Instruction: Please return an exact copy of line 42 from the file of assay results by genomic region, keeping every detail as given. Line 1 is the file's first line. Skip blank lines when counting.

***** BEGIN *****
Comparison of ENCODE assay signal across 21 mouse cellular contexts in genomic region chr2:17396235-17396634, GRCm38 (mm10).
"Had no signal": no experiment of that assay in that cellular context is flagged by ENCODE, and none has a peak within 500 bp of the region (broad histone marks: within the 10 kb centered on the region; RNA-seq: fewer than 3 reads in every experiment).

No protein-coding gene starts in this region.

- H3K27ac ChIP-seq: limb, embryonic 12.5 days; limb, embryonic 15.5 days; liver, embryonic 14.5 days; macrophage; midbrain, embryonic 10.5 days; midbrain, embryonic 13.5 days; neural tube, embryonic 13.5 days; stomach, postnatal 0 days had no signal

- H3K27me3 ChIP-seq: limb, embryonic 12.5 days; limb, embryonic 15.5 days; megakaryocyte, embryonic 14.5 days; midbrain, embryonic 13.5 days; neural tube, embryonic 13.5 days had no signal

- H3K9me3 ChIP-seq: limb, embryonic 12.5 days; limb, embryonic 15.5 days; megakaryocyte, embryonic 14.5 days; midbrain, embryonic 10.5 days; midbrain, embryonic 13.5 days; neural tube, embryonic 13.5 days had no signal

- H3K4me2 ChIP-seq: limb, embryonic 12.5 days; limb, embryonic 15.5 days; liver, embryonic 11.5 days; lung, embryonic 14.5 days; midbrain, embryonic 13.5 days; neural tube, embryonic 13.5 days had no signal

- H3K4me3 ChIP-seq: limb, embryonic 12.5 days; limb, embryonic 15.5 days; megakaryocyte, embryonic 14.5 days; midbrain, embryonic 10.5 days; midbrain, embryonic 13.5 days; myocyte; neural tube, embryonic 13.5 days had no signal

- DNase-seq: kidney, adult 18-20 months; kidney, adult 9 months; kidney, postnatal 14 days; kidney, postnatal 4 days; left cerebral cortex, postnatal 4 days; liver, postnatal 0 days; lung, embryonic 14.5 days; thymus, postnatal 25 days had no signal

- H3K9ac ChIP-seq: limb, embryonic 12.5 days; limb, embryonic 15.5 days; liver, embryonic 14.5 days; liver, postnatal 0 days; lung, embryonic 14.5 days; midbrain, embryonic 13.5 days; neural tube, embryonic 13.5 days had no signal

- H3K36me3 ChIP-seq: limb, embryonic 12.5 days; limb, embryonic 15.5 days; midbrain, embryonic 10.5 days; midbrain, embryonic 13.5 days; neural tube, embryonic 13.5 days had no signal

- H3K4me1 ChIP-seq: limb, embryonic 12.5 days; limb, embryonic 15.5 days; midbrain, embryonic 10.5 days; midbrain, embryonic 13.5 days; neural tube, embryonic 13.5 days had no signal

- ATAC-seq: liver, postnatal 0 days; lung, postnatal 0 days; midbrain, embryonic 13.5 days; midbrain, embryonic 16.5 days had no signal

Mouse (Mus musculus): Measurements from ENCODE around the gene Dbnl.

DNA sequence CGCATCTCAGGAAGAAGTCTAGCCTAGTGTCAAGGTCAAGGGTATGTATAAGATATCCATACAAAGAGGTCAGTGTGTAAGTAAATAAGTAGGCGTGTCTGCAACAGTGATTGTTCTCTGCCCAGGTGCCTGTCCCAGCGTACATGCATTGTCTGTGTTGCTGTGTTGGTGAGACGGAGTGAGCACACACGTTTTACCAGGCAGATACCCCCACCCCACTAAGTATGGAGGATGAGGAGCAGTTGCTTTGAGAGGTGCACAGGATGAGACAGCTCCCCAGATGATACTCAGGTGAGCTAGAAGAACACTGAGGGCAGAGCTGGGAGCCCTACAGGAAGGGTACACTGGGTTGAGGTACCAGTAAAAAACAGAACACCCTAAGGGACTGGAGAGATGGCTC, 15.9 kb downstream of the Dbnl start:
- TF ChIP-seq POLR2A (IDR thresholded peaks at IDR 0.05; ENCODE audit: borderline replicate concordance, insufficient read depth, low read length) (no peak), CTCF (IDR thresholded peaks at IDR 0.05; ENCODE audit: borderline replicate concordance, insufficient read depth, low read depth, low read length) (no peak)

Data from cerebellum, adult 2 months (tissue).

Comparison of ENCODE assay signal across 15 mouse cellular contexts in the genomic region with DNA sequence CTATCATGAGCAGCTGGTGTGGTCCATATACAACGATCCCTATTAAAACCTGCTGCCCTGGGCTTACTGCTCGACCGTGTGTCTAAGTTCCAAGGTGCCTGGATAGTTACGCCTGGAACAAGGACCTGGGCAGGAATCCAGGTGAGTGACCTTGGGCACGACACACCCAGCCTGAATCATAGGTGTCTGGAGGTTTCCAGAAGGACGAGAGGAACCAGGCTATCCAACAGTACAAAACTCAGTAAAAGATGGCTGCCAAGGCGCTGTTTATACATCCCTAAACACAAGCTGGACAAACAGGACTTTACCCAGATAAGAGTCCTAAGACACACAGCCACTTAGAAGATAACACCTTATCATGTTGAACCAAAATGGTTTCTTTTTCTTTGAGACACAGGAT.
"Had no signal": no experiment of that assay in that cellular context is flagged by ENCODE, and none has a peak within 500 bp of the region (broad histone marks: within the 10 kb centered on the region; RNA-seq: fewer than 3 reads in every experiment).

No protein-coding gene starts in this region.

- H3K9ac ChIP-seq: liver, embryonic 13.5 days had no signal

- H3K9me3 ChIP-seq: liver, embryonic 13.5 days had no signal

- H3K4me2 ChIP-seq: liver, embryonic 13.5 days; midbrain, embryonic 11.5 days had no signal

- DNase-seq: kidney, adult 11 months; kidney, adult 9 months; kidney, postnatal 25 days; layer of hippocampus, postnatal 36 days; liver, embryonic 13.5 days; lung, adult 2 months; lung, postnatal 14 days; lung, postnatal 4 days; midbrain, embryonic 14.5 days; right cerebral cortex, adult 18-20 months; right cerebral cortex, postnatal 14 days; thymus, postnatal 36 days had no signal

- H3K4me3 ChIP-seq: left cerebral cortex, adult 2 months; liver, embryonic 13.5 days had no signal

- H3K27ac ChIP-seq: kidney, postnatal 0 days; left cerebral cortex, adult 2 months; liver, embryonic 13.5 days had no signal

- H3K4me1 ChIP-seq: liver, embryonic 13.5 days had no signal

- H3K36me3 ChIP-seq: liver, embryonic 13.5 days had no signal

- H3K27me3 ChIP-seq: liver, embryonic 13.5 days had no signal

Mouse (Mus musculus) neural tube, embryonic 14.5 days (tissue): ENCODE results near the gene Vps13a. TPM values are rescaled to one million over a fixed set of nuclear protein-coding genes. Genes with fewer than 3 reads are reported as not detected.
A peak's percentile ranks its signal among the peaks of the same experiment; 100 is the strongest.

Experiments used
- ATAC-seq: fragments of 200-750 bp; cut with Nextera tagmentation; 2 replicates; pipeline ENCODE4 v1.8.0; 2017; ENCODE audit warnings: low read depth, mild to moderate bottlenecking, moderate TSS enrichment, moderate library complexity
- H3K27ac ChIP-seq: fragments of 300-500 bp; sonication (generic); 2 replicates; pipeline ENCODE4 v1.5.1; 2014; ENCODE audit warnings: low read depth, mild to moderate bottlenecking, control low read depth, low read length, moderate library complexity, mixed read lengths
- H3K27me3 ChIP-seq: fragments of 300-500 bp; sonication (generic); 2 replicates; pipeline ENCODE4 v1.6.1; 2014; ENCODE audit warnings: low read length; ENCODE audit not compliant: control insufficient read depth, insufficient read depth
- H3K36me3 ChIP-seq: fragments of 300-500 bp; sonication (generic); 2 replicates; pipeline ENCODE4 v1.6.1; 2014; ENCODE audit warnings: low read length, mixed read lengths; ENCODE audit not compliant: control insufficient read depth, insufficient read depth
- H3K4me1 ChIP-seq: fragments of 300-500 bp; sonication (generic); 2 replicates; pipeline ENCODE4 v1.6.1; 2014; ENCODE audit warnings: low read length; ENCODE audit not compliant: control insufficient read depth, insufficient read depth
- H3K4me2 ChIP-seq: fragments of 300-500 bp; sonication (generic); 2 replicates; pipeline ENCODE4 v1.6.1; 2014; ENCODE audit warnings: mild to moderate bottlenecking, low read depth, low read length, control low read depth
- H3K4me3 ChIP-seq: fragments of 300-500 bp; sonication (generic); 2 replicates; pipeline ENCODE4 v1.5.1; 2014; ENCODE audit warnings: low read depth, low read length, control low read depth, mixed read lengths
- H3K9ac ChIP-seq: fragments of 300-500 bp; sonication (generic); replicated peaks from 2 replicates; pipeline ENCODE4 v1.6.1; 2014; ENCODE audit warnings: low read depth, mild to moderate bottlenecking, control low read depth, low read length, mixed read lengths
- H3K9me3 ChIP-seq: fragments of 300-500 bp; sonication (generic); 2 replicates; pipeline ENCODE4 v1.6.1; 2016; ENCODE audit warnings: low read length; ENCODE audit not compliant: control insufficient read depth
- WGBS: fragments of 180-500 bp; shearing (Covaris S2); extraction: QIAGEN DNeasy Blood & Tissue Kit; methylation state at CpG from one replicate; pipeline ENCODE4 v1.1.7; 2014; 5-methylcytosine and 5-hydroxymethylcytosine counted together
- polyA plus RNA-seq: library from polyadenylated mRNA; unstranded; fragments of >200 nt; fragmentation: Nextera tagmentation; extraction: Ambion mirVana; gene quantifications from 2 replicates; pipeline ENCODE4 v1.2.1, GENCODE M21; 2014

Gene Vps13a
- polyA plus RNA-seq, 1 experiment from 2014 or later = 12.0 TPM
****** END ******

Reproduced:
- WGBS: fragments of 180-500 bp; shearing (Covaris S2); extraction: QIAGEN DNeasy Blood & Tissue Kit; methylation state at CpG from one replicate; pipeline ENCODE4 v1.1.7; 2014; 5-methylcytosine and 5-hydroxymethylcytosine counted together